FIFA president Sepp Blatter has thrown his weight behind moves to stage the 2022 World Cup in Qatar during the winter to avoid the heat problems.
The move to holding that World Cup in January, first suggested by Germany's FIFA member Franz Beckenbauer last week, is gathering momentum with Blatter and FIFA's general secretary Jerome Valcke both now behind the idea.
The change would have major implications for domestic competitions in Britain and the rest of Europe.
Blatter told a news conference in Abu Dhabi, where the Club World Cup is being staged: "I definitely support (the idea) to play in winter here.
"[It is important] to play when the climate is appropriate and I'm thinking about the footballers, not only the fans but the actors."
Qatar have not requested a change to the timing of the tournament from the usual June/July and had planned to air-condition all stadiums and training pitches to combat the heat, which reaches 50 degrees C in summer months.
Valcke said yesterday that allowing the World Cup to move dates would open up the tournament to be staged by all nations.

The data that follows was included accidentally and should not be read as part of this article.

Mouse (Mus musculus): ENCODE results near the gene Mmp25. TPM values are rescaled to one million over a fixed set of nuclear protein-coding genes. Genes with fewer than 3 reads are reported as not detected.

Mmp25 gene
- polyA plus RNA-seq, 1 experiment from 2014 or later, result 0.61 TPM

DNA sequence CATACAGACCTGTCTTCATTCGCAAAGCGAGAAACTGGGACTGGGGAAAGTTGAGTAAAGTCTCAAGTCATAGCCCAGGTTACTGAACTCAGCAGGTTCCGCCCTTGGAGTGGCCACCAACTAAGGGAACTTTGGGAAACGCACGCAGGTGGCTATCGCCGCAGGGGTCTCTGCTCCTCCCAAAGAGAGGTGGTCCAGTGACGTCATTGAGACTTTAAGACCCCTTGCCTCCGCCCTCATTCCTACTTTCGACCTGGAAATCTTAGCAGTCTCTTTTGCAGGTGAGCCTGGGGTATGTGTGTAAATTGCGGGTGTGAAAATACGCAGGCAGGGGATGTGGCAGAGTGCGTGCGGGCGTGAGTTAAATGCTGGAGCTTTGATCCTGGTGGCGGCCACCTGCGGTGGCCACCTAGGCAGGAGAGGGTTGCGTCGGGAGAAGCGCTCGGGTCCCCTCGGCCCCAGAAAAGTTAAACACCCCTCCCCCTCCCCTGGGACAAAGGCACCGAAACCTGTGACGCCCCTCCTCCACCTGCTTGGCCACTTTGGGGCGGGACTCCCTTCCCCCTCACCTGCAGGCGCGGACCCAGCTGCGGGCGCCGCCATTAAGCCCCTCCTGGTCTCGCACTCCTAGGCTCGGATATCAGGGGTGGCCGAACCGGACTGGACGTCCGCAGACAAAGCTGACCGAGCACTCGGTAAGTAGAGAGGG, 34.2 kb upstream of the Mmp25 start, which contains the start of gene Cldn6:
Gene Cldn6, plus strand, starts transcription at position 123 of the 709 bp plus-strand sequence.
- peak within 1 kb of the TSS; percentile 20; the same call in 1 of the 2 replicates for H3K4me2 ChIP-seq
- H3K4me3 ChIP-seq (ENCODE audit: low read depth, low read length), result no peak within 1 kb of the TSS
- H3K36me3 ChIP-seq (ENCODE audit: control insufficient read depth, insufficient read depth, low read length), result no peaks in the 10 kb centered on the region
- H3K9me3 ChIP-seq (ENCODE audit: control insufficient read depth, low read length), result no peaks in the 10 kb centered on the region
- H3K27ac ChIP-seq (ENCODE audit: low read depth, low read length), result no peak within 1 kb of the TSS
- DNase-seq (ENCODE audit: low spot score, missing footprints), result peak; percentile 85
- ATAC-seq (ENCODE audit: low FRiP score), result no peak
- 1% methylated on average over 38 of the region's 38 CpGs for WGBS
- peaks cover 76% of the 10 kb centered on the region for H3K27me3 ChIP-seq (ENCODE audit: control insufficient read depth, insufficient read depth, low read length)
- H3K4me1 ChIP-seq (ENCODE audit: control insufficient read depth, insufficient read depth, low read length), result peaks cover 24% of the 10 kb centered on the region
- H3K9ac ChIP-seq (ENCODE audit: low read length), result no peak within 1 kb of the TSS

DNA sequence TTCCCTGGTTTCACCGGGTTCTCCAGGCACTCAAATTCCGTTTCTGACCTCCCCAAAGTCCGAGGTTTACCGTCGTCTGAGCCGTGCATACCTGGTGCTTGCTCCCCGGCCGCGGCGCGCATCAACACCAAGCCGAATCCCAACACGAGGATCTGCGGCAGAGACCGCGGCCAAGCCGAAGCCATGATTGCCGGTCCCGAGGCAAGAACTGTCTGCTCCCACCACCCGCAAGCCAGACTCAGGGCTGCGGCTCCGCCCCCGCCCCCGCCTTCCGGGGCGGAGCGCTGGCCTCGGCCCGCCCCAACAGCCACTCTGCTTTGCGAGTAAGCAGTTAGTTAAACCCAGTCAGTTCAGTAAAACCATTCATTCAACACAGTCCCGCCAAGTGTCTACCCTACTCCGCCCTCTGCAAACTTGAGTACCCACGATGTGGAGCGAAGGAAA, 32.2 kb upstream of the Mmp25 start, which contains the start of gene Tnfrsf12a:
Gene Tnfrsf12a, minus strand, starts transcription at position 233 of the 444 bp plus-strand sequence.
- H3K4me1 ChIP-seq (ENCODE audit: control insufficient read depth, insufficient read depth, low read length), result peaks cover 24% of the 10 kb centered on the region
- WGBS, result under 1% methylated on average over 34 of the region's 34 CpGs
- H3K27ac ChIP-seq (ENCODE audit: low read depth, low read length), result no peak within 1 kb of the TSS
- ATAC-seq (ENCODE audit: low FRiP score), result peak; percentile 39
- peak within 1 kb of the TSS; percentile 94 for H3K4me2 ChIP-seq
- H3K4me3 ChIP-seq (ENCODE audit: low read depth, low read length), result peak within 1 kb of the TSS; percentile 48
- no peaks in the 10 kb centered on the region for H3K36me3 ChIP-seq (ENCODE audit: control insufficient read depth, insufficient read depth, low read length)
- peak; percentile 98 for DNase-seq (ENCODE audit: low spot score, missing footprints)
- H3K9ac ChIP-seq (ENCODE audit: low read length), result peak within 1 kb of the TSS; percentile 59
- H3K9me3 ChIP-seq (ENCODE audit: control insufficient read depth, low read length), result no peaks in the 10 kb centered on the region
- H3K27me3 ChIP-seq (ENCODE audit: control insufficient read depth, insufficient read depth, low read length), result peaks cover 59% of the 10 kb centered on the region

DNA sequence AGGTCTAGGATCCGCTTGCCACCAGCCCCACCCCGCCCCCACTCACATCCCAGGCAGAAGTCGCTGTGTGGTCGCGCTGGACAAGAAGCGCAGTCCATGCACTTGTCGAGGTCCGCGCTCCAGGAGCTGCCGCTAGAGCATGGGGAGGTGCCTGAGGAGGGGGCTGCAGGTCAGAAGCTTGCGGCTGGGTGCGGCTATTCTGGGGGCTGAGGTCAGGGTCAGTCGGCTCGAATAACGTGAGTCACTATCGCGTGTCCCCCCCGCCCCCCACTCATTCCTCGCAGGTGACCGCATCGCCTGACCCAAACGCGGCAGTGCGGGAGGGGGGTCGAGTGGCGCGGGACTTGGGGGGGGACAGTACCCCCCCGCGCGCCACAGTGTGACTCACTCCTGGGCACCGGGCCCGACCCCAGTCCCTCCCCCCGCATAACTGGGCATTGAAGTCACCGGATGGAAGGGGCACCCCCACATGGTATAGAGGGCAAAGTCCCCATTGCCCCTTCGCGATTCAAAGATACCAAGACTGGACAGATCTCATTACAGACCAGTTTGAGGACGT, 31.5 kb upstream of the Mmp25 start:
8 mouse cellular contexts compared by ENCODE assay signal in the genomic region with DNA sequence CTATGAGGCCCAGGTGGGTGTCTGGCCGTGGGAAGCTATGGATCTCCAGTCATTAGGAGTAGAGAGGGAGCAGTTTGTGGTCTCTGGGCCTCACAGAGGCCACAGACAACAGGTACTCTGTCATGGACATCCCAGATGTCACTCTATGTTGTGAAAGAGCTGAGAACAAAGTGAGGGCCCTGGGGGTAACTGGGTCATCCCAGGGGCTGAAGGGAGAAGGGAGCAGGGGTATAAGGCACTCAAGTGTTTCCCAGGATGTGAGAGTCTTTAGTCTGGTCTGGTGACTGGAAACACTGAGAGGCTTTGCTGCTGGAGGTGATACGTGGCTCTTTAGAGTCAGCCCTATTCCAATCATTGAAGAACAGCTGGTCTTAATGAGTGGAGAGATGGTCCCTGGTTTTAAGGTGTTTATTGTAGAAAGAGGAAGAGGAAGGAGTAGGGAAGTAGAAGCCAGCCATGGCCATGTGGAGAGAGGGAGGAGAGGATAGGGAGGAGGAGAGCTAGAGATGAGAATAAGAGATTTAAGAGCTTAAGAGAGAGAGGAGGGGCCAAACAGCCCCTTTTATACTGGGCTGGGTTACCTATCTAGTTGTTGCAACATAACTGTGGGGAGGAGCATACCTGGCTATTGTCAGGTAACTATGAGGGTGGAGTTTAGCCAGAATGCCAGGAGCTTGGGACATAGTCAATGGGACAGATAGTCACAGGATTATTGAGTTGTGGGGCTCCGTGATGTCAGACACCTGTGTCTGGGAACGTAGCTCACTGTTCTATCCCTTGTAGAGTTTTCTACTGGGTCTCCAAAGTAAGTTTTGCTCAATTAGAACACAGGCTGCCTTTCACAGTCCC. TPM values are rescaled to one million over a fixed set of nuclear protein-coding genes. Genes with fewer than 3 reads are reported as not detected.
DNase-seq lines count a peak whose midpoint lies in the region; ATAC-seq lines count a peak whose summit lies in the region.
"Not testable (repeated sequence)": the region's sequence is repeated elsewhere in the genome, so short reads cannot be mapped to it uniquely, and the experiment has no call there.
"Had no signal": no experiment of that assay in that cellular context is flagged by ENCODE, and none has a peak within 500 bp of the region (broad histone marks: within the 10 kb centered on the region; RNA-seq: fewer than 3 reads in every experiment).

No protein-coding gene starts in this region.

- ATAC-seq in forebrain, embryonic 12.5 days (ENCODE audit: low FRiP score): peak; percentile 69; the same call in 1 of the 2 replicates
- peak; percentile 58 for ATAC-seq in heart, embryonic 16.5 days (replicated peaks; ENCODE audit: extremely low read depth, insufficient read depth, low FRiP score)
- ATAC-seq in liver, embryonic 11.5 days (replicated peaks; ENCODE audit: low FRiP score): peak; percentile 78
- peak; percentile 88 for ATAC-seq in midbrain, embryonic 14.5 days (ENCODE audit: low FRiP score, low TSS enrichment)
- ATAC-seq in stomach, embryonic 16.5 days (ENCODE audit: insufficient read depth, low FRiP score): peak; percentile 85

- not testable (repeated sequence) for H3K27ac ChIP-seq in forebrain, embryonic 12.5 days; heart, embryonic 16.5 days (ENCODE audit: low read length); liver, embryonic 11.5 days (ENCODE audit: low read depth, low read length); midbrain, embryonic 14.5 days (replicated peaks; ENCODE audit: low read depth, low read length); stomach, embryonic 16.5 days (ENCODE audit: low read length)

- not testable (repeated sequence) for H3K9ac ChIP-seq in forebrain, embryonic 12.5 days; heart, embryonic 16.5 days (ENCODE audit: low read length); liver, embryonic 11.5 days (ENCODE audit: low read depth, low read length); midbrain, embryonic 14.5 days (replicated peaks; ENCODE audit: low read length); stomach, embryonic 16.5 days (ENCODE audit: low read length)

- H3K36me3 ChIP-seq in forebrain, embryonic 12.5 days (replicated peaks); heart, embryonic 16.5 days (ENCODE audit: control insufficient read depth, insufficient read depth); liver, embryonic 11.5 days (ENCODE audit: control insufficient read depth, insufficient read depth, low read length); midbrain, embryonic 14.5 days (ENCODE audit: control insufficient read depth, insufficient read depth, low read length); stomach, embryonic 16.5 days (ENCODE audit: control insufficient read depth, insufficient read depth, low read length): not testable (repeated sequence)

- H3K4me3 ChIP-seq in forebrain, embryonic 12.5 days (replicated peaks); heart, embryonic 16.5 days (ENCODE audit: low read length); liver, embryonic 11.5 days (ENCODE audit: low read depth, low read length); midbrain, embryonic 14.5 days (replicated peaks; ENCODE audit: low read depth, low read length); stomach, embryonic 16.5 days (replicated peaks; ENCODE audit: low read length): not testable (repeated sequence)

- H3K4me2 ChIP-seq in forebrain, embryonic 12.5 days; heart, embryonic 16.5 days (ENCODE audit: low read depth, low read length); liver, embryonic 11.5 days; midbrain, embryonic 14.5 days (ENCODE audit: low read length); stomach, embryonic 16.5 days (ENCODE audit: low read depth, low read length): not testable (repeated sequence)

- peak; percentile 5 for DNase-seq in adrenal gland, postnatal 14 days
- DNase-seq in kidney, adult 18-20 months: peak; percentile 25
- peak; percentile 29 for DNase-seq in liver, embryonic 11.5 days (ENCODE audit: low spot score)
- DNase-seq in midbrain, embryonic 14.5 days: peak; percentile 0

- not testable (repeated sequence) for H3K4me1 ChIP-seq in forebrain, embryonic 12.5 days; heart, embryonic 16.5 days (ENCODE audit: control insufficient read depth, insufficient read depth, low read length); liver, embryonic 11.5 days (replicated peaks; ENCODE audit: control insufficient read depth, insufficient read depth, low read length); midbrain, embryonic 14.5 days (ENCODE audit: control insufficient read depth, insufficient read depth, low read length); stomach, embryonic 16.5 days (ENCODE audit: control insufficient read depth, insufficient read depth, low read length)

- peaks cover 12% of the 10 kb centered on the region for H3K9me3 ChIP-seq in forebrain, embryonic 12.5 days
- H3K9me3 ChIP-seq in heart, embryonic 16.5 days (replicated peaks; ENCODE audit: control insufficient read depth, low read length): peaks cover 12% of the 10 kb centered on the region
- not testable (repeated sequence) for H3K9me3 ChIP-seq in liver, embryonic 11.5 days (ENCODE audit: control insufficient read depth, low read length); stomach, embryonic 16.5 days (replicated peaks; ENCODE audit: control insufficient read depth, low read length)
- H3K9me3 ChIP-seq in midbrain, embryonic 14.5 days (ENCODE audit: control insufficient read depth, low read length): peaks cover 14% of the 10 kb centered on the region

He said: "It means you open the World Cup to countries where they can never play it in June and July because it's never the right period of time.
"If you can do so, it would be a solution to open the organisation of the World Cup to a number of countries in this period which is winter in Europe but not winter in the rest of the world."
During the bidding for the World Cup, USA's FIFA member Chuck Blazer said the summer heat in Qatar would be too intense.
He said: "You can air condition a stadium, but I don't see how you can air-condition an entire country."
Meanwhile, Blatter has also apologised for his apparent joke saying gay fans should "refrain from sexual activity" if they go to Qatar - where homosexuality is illegal - for the 2022 World Cup.
Blatter has been heavily criticised for his remark and he said: "It was not my intention and never will be my intention to go into any discrimination.
"If somebody feels hurt, then I regret and present apologies."
After his initial remark, Blatter had said he was sure there would be no problems because "in football we have no boundaries".
He added: "We open everything to everybody and I think there shall not be any discrimination against any human beings be it on this side or that side, be it left, right or whatever.
"If they want to watch a match somewhere in Qatar 2022, I'm sure they will be admitted to such matches."